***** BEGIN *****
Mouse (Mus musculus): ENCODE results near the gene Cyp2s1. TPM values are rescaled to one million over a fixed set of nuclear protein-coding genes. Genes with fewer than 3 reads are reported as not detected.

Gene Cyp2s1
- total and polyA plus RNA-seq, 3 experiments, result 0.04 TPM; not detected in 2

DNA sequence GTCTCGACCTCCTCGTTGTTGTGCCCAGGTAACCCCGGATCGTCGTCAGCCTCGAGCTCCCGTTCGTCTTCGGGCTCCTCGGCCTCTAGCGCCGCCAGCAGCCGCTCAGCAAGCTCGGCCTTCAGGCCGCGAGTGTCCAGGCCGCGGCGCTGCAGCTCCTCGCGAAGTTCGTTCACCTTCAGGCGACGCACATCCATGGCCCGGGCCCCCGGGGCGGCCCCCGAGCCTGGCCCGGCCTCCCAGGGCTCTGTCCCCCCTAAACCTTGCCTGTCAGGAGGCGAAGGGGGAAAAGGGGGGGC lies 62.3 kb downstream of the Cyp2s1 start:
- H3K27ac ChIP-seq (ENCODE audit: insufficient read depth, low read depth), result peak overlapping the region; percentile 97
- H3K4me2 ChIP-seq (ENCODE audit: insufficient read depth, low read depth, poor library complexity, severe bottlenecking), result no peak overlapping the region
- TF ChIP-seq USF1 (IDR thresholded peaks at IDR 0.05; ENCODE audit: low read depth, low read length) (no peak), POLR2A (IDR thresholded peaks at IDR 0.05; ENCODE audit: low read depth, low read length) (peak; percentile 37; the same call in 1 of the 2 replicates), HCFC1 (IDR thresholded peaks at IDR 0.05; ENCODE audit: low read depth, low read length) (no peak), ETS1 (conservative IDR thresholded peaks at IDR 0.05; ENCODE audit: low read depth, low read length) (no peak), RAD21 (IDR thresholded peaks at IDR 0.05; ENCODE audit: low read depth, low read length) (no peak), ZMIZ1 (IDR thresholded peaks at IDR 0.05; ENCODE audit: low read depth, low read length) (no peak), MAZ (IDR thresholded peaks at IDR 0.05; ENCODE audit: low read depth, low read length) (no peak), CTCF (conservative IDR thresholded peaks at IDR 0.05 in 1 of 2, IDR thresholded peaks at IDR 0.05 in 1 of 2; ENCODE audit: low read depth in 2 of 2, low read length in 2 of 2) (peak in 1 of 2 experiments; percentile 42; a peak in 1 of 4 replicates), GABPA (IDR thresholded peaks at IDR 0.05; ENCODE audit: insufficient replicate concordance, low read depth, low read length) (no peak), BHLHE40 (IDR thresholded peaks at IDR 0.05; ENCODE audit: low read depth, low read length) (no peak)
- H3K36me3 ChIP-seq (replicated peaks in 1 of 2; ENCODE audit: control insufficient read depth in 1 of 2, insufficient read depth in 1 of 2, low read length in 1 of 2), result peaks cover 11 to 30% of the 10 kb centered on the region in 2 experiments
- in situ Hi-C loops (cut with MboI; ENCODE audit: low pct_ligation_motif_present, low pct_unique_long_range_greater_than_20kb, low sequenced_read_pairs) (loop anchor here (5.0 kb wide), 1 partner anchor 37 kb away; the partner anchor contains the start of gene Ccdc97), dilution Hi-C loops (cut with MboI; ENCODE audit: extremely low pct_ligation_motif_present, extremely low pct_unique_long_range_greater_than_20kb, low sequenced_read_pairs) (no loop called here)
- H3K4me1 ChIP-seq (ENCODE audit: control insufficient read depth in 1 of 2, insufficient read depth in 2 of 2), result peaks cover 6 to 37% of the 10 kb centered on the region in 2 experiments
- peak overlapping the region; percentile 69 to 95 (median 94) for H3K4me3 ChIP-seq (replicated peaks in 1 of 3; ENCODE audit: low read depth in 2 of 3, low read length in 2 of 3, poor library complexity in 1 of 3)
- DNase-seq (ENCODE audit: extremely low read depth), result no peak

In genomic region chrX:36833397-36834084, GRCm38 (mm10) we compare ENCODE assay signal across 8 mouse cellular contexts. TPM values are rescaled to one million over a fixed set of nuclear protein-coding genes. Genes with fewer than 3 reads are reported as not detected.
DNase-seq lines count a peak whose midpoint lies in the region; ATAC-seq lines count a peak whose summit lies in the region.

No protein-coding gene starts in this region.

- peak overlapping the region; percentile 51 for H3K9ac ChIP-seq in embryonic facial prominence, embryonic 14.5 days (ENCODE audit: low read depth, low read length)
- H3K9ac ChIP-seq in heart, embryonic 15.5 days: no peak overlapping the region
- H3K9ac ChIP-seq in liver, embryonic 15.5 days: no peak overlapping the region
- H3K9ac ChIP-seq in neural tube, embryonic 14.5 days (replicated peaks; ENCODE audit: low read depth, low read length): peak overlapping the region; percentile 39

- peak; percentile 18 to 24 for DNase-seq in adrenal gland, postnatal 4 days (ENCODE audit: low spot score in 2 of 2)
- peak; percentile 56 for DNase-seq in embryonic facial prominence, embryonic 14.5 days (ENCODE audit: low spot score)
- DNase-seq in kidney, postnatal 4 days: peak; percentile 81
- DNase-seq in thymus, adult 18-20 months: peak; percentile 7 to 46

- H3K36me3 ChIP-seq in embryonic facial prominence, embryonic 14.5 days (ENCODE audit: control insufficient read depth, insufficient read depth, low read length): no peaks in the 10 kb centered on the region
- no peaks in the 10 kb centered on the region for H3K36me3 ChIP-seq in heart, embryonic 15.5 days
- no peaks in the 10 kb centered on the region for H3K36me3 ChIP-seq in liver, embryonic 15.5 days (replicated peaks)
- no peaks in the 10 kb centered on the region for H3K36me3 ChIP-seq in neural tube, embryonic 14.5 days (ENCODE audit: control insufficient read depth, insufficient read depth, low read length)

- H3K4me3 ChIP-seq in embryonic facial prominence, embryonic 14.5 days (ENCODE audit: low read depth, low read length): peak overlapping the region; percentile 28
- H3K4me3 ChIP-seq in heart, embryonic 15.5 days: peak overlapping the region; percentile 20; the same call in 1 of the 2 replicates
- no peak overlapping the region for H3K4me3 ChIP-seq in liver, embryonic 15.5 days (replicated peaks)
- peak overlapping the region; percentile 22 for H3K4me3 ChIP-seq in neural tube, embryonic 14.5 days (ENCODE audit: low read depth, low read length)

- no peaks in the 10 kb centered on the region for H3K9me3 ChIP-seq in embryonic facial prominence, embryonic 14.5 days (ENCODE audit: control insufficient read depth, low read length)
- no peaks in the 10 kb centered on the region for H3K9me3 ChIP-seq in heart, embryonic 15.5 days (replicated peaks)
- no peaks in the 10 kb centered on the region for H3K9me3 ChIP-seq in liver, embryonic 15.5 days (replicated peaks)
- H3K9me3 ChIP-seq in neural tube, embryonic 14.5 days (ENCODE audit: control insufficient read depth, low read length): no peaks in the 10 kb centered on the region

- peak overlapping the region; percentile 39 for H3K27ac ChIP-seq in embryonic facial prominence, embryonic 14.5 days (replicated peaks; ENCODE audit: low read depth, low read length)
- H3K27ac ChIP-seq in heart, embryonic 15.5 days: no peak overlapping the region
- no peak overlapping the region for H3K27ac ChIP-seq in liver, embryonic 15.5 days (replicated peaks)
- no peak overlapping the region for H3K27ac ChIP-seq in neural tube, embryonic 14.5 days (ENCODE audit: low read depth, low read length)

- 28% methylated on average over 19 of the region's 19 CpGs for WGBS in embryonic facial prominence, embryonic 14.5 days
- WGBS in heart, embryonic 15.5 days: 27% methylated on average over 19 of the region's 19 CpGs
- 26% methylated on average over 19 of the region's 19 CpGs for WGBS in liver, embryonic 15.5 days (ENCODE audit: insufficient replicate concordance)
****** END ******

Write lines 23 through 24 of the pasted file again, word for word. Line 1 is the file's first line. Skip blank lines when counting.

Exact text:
- DNase-seq in thymus, adult 18-20 months: peak; percentile 7 to 46

- H3K36me3 ChIP-seq in embryonic facial prominence, embryonic 14.5 days (ENCODE audit: control insufficient read depth, insufficient read depth, low read length): no peaks in the 10 kb centered on the region